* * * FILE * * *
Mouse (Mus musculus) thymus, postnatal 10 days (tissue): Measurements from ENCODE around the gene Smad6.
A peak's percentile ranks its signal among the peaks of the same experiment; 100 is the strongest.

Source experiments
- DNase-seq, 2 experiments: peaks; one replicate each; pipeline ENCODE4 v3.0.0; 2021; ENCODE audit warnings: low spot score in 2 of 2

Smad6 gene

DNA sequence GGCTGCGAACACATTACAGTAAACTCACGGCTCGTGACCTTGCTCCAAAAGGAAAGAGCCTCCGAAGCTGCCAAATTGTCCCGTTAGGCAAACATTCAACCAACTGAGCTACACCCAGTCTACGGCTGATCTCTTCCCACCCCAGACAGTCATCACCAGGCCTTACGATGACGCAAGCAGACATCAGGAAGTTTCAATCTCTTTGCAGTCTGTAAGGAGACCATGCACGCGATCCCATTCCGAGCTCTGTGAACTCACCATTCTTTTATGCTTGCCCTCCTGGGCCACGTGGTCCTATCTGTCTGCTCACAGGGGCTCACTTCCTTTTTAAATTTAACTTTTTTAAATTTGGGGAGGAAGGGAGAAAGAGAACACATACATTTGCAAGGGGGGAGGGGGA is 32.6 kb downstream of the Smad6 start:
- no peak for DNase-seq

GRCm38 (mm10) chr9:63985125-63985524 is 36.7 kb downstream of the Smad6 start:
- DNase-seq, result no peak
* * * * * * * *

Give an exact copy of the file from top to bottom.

Mouse (Mus musculus) thymus, postnatal 10 days (tissue): Measurements from ENCODE around the gene Smad6.
A peak's percentile ranks its signal among the peaks of the same experiment; 100 is the strongest.

Source experiments
- DNase-seq, 2 experiments: peaks; one replicate each; pipeline ENCODE4 v3.0.0; 2021; ENCODE audit warnings: low spot score in 2 of 2

Smad6 gene

DNA sequence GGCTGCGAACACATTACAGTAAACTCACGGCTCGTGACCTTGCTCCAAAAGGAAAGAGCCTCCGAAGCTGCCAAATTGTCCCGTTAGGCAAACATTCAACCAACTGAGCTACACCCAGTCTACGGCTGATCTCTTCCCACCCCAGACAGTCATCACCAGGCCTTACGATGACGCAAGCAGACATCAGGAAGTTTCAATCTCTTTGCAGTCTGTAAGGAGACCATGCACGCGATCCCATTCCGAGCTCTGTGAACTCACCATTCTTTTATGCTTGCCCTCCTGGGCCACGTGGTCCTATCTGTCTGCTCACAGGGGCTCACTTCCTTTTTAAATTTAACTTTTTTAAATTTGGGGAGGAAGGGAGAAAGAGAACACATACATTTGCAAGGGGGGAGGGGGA is 32.6 kb downstream of the Smad6 start:
- no peak for DNase-seq

GRCm38 (mm10) chr9:63985125-63985524 is 36.7 kb downstream of the Smad6 start:
- DNase-seq, result no peak